Leader Blues

Wednesday, March 29, 2006

TOP STORY >> Most area schools meet spending cap

Report Issued

All area school districts, except England, appear to be safe under Gov. Mike Huckabee’s proposed cap on administrative costs as a percentage of total budget, according to a state Education Department’s administrative cost report for the 2004—2005 school year.

But based on categories used to determine a district’s total administrative cost, Cabot and Searcy spent more supervising and administrating athletics than they did on improvement of instructional services. Supervisory and administrative costs of athletics and improvement of instructional services are two of 12 categories the education department used to calculate a district’s total administrative expenses.

All figures, according to Don Stewart, who prepared the report, are from information provided to the state by the individual districts.

Under the athletic supervisory category, Cabot listed $46,130 in administrative expenses, while Searcy has $36,358 coded to that category. Lonoke and Carlisle have no expenses listed, while Beebe has $31,256 in expenses in the athletic category.
Cabot, Beebe and Searcy all report more in their central office athletic fund than does Pulaski County Special School District, which only has $23,928 in that fund.

By comparison, North Little Rock has $151,672 in expenses in the athletic category and Little Rock has $303,812. “In districts where the athletic director wears dual hats, his salary and other expenses may be coded into a different fund,” Stewart said.

Cabot and Searcy list no expenses under the category of improvement of instructional services. Carlisle and England also have no expenses under that category, but have no expenses listed in the athletic category either.

PCSSD has $1.15 million in expenses listed under the supervision of improvement of instructional services category, while Beebe lists $119,256 in expenses.

Stewart’s report, the first of its kind to be generated for the state, tried to reflect the cost of central office administration. “We did not include the cost of principals or any other administrative personnel working at the building level,” Stewart explained.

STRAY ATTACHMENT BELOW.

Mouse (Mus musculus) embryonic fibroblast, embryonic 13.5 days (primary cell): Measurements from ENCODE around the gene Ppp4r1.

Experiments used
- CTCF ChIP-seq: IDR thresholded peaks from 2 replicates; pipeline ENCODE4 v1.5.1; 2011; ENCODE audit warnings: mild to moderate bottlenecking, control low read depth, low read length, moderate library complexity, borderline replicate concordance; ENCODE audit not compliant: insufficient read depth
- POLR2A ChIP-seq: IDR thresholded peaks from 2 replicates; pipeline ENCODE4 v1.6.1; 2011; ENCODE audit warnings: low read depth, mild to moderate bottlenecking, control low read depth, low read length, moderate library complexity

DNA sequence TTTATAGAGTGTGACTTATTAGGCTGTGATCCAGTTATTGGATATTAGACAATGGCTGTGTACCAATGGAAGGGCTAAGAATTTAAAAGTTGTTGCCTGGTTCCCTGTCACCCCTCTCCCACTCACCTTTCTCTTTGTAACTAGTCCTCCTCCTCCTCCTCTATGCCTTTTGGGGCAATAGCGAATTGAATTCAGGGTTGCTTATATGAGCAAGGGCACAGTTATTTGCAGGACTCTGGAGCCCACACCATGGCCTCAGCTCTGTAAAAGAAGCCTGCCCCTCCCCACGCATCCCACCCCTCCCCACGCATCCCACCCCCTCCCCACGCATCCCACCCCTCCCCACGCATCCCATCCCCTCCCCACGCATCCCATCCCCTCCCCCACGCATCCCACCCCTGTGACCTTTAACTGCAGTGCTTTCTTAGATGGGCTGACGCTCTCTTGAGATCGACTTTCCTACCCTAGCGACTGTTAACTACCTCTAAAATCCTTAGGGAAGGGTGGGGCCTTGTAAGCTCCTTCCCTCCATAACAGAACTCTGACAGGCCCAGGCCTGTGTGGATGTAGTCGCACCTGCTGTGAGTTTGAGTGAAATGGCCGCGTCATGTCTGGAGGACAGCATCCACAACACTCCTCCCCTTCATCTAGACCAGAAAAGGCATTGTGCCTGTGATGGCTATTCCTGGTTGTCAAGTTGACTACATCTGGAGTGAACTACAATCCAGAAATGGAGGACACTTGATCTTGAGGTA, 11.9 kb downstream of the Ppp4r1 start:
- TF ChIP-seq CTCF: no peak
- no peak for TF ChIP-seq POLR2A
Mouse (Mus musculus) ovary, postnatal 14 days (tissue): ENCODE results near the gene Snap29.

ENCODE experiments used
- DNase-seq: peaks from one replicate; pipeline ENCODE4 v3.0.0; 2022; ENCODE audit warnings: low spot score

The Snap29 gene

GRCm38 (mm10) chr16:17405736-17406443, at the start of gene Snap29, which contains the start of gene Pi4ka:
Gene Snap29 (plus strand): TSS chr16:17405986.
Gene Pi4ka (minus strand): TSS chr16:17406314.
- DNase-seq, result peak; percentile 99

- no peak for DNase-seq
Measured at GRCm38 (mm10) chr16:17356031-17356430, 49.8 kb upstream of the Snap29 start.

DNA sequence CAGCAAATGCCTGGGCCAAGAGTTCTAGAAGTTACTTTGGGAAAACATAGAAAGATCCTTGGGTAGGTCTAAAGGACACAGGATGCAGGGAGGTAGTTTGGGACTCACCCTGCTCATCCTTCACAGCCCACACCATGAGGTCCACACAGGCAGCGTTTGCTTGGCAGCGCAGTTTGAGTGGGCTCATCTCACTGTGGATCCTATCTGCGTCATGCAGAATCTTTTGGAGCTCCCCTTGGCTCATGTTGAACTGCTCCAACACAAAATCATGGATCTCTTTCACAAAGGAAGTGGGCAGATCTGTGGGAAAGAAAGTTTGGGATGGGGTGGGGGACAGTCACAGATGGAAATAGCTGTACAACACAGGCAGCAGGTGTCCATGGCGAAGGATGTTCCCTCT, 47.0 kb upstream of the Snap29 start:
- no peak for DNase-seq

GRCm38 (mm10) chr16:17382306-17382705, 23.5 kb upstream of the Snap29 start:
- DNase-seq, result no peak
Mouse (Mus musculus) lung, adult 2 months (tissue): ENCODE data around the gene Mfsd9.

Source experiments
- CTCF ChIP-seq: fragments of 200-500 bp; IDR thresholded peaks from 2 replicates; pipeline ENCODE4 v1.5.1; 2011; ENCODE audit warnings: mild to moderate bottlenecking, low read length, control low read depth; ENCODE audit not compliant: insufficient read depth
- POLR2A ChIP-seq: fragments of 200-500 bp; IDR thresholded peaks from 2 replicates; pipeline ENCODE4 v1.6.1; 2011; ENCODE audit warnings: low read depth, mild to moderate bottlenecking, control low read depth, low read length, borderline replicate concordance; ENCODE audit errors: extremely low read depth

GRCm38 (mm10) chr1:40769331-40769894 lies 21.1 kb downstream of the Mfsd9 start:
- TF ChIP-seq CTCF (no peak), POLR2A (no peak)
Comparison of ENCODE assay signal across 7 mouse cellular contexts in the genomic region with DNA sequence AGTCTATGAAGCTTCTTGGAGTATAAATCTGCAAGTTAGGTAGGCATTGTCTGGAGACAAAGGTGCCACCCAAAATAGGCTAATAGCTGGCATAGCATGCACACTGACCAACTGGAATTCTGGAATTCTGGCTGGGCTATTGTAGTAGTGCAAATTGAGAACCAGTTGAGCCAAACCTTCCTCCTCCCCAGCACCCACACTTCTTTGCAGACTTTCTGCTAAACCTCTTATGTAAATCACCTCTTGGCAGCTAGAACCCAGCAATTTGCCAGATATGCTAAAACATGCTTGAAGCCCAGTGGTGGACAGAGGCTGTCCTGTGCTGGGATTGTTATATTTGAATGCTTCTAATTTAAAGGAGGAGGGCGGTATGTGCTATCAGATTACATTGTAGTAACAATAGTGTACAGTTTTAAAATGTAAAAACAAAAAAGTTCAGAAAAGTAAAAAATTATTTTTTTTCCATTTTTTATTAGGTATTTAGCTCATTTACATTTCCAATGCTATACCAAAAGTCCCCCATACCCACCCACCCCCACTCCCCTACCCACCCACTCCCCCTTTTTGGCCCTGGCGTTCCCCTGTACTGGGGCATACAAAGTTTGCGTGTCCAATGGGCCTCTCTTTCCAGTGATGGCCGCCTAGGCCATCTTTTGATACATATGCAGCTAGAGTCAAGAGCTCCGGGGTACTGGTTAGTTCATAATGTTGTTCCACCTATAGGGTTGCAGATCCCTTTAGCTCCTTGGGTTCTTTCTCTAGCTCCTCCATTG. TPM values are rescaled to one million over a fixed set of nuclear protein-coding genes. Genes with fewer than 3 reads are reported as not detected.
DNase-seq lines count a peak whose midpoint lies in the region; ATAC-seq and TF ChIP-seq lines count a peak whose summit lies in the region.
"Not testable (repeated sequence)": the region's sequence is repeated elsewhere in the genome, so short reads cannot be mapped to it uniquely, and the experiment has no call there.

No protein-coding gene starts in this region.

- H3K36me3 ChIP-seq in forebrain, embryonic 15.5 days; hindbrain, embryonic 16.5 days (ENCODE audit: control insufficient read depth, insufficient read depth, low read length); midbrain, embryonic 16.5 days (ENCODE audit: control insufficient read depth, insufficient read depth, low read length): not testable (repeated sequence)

He said many of the districts have been miscoding information and will use the results of this report to more accurately code their expenses. “I think our next report, which will be generated in September for 2005-2006, will be much more accurate and valid,” Stewart said. The governor’s idea is to cap “administrative expenses” at 7 percent of districts’ total budgets to ensure that more money is available for classroom instruction.

In the Education Department’s report, prepared by Stewart, PCSSD spent 5.13 percent of its 2000-2005 budget on administrative expenses.

Cabot was at 4.24 percent, Lonoke at 6.24 percent, Beebe at 6.14 percent, Carlisle at 5.33 percent and Searcy at 5.53 percent.

England School District, according to the report was the only area district above the proposed cap, at 7.35 percent. The governor hasn’t specified which costs would be considered administrative for purposes of complying with the cap, and there is no uniformity among districts as to which costs fall under which categories. For instance, Cabot doesn’t consider the salaries of administrators and staff as administrative costs, while some districts do.

“There’s going to have to be more specificity in what’s included,” said Julie Thompson, spokesman for the Education Department. For in-stance, “an assistant superintendent for instruction can be coded as an administrative or instructional expense.”

The state report used information reported by the districts in the categories of support-services-general administration, support services-business, supervisory operations and maintenance of plant facilities, supervisory costs of student transportation services, support services-central office and supervisory costs of attendance and social services work. The report also added in the supervisory cost of athletics, guidance services, health services, psychological services, improvement of instructional services and speech pathology and audiology services.

John Archetko, interim chief financial officer of the PCSSD, said the 2004-2005 school year budget did not include additional cuts necessitated by the district’s designation as being in fiscal distress.

Archetko said that through continual belt tightening at the central office, “I’ve lost four or five people in six years. They’ve been paring back for four or five years.”

“I think we are well under the cap with our current budget, but until we find out what the governor classifies as ‘administrative expenses’ we don’t know for certain,” said Frank Holman, superintendent of Cabot School District. School districts are waiting to see what extra expenses–such as bus transportation, operations and maintenance for facilities as well as support services–may be included in the governor’s legislation.

With the new legislation, seven percent of Cabot’s $52.6 million budget would result in about $3 million for administrative services.

“Every time you put funding in a matrix, it takes away flexibility,” Holman told The Leader. For example, Cabot School District may need a higher percentage of funding than other districts for transportation because of the large number of students bused in.

“I think we’ve always done a good job of funding classroom instruction,” Holman said.
Stewart admits the information in his report may contain inaccuracies. “We can only go by what the districts code as their expenses,” he said. But at this point, the state will use the figures generated in the report to look at districts, such as England, coming in above the 7 percent cap figure.

Leader staff writers Rick Kron, Sara Greene and John Hofheimer contributed to this report.